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Why Beijing thinks Nancy Pelosi's Taiwan visit is different to Newt Gingrich's 1997 trip

·4 min read

Nancy Pelosi is not the first US House speaker to visit Taiwan, but the changed political backdrop means Beijing sees the situation very differently to Newt Gingrich's 1997 trip, analysts have said.

On Tuesday, Gingrich told Fox News that when he visited the island he had reached a deal with Beijing, which also allowed him to visit the Chinese mainland. He then visited Japan before Taiwan to avoid travelling directly to the island from the mainland.

The house speaker is third in line in the presidential succession and Pelosi is the most senior US politician to visit the island since Gingrich. On Tuesday China's ambassador to the US Qin Gang told CNN that the 1997 visit was "completely wrong".

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"The Chinese side was firmly opposed to it from the start," Qin said. "The US side should draw a lesson from it, instead of making repeated mistakes, and one mistake cannot justify the following mistakes in the same nature."

But Beijing's reaction was muted in 1997 in contrast to the current visit, which prompted the People's Liberation Army to announce a series of life-fire exercises around the island's coastline and the mainland to impose new restrictions on cross-strait trade.

Su Hao, an international relations professor at China Foreign Affairs University, said Beijing viewed the intentions behind the two visits differently.

Back in 1997, seeking closer US-China ties was high on the agenda for both Republicans and Democrats in Washington.

"At that time, bilateral relations were improving and there's a trend of cooperation between the two countries," Su said, noting that Gingrich met president Jiang Zemin and premier Li Peng in 1997, as well as Wang Daohan, the former Shanghai mayor and one of China's top officials on cross-strait relations.

Gingrich pictured in Beijing before he travelled to Taiwan via Japan. Photo: AFP alt=Gingrich pictured in Beijing before he travelled to Taiwan via Japan. Photo: AFP>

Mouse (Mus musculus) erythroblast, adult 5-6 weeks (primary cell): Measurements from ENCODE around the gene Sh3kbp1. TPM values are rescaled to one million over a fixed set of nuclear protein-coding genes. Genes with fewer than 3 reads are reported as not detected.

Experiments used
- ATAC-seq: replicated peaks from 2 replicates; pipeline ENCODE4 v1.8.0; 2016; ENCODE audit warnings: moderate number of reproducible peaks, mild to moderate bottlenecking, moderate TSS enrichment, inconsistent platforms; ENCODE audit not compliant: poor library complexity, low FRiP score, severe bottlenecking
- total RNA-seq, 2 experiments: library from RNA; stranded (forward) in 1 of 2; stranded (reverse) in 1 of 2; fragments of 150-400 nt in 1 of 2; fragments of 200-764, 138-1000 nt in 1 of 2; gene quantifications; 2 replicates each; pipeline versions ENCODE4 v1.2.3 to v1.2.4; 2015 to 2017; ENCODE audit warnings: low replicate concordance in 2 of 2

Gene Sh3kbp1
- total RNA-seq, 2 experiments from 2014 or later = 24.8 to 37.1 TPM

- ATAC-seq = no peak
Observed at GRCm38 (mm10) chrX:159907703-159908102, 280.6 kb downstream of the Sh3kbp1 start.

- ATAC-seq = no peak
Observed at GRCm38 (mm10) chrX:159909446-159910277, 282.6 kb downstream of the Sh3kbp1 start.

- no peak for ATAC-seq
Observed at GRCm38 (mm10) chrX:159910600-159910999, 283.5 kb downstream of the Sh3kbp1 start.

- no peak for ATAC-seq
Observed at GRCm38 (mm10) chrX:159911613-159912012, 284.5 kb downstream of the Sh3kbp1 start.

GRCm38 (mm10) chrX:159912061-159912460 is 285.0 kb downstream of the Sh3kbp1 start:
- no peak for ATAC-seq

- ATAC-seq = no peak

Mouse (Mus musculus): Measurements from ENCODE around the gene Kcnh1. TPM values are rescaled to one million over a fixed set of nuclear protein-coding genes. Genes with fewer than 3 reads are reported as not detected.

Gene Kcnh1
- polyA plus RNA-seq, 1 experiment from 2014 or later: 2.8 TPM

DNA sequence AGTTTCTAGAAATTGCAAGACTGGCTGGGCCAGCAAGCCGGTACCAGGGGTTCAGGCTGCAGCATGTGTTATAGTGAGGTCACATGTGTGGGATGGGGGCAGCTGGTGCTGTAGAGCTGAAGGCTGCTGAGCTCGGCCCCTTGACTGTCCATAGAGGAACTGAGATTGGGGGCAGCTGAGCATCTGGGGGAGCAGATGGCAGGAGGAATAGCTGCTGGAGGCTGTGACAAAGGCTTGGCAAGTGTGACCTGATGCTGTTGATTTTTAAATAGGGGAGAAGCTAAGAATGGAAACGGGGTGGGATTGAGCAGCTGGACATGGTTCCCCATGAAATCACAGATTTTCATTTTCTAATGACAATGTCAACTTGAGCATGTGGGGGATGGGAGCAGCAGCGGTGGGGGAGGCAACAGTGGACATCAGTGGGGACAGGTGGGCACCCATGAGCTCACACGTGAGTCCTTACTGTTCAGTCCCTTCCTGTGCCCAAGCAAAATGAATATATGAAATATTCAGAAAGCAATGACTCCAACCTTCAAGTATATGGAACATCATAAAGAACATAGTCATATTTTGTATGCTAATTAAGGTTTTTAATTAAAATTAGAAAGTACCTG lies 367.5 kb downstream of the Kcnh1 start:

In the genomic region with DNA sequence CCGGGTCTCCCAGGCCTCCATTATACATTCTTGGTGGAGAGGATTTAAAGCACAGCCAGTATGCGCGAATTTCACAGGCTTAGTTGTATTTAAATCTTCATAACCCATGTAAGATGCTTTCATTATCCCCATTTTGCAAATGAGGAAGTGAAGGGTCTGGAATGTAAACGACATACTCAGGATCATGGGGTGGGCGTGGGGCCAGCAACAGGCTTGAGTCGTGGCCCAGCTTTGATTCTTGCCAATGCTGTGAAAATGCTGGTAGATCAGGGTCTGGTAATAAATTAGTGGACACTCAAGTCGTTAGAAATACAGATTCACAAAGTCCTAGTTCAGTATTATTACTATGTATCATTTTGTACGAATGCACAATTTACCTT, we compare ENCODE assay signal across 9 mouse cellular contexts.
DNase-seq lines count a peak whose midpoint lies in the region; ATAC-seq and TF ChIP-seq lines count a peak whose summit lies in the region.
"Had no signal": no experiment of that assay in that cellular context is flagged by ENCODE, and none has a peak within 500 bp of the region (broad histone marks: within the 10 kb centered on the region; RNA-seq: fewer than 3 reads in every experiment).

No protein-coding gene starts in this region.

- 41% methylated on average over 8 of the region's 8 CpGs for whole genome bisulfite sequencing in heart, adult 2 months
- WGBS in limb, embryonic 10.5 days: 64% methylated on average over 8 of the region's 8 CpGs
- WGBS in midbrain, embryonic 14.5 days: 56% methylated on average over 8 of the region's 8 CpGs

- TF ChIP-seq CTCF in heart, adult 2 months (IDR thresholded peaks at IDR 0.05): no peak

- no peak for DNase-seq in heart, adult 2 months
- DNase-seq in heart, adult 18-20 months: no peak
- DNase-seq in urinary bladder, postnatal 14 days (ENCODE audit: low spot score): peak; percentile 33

"But now, Pelosi has defied warnings from China and the visit is very provocative, in a very high-profile way."

Gingrich visited a month after vice-president Al Gore and shortly before Hong Kong's handover to Chinese rule - a time when Beijing had no wish to let disputes with the US sour the atmosphere.

Both sides were also keen to improve relations, which had been under strain following a visit to the US by Taiwanese president Lee Tung-hui in 1995 and a subsequent series of PLA missile launches in the Taiwan Strait.

Gingrich, who had led the campaign to end sanctions on Beijing after the bloody Tiananmen crackdown in 1989, also expressed support for the Chinese government's position that Taiwan and China are part of the same country.

Lee's office issued a statement after Gingrich's visit saying there was "no need to declare independence" because "the Republic of China [the official name used for the island] is an independent sovereign state".

But now tensions between the US and China are running higher and Pelosi's itinerary for the Taiwanese leg of her tour touched on many of Beijing's sore points.

Unlike Gingrich, who only had a three-hour stopover, she stayed overnight and met President Tsai Ing-wen, lawmakers and dissidents and human rights activists, including former Causeway Bay Bookstore owner Lam Wing-kee, who fled to the island from Hong Kong in 2019, and former Tiananmen student leader Wuer Kaixi.

Although the US President tried to convince Beijing that Congress is a separate branch of the government to the White House, Xi Jinping warned Joe Biden in their recent phone conversation that Washington should not "play with fire" over Taiwan.

"The nature of the bilateral relationship between China and the US has changed and the Taiwan issue is being used as an outpost and a pawn in Washington's efforts to contain China," said Wang Yong, a professor with Peking University.

Bipartisan hostility over Beijing is also surging in Washington, Wang noted. "Both the Democrats and the Republics are competing to adopt a tough policy towards China and through the arms sales to Taiwan, the Taiwan issue has increasingly been shaped as a part of the ideological confrontations," he said.

"China has to take a strong response, because the Taiwan issue is China's core national interest."

This article originally appeared in the South China Morning Post (SCMP), the most authoritative voice reporting on China and Asia for more than a century. For more SCMP stories, please explore the SCMP app or visit the SCMP's Facebook and Twitter pages. Copyright © 2022 South China Morning Post Publishers Ltd. All rights reserved.

Copyright (c) 2022. South China Morning Post Publishers Ltd. All rights reserved.